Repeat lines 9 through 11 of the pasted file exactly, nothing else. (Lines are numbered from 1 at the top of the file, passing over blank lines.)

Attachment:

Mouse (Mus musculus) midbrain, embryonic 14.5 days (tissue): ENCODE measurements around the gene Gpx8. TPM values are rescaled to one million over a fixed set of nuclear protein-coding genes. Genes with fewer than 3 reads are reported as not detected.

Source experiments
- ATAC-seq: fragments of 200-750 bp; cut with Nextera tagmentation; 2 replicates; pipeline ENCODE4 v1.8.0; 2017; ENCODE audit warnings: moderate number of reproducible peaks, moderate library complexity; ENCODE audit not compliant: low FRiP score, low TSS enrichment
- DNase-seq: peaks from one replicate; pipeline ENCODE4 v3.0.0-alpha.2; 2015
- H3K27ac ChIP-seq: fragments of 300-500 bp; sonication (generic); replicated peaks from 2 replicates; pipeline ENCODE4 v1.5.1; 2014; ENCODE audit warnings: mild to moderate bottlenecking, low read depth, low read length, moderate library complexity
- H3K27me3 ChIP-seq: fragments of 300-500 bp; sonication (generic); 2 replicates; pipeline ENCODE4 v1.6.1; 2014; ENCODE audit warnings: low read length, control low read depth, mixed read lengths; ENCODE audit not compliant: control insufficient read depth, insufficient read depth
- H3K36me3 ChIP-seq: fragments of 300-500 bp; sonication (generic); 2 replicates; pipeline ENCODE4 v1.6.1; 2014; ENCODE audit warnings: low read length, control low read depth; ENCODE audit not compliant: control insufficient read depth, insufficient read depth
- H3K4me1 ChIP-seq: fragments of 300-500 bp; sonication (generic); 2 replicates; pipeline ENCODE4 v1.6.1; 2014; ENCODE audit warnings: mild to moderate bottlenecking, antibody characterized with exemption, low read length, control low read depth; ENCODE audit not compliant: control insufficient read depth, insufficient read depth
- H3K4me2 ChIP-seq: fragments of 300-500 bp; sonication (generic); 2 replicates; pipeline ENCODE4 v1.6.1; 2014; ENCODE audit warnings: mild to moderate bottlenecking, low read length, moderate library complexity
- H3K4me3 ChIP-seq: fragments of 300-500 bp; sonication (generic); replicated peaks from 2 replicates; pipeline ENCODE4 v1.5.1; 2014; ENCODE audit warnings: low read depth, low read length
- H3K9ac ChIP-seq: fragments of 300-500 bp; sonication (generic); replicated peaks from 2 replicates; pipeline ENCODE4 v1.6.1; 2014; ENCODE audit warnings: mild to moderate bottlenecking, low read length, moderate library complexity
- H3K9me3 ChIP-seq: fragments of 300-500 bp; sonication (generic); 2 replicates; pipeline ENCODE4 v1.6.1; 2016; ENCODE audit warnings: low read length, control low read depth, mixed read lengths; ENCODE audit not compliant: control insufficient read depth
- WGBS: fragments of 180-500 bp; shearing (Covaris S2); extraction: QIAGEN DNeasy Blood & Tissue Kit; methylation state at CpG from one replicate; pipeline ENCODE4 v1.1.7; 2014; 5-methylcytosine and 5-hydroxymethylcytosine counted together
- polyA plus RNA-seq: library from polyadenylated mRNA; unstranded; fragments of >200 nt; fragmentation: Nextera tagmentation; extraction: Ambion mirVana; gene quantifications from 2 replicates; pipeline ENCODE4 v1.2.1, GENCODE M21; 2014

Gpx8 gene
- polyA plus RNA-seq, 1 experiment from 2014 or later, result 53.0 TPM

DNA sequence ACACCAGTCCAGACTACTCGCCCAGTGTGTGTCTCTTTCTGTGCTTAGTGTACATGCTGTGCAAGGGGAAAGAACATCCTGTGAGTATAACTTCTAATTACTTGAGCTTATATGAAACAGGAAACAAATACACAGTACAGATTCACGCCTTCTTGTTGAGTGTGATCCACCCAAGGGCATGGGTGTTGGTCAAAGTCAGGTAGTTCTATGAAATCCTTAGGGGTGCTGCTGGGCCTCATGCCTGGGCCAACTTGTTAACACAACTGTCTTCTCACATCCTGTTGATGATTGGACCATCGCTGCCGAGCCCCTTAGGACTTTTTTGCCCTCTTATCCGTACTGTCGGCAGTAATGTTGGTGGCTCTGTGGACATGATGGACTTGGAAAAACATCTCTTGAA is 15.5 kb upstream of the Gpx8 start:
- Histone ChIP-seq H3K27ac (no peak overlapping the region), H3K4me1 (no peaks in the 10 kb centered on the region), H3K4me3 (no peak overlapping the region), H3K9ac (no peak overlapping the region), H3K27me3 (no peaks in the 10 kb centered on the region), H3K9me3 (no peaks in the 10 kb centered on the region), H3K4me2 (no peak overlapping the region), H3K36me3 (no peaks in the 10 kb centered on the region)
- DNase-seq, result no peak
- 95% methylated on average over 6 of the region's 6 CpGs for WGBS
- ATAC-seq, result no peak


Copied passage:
- H3K4me2 ChIP-seq: fragments of 300-500 bp; sonication (generic); 2 replicates; pipeline ENCODE4 v1.6.1; 2014; ENCODE audit warnings: mild to moderate bottlenecking, low read length, moderate library complexity
- H3K4me3 ChIP-seq: fragments of 300-500 bp; sonication (generic); replicated peaks from 2 replicates; pipeline ENCODE4 v1.5.1; 2014; ENCODE audit warnings: low read depth, low read length
- H3K9ac ChIP-seq: fragments of 300-500 bp; sonication (generic); replicated peaks from 2 replicates; pipeline ENCODE4 v1.6.1; 2014; ENCODE audit warnings: mild to moderate bottlenecking, low read length, moderate library complexity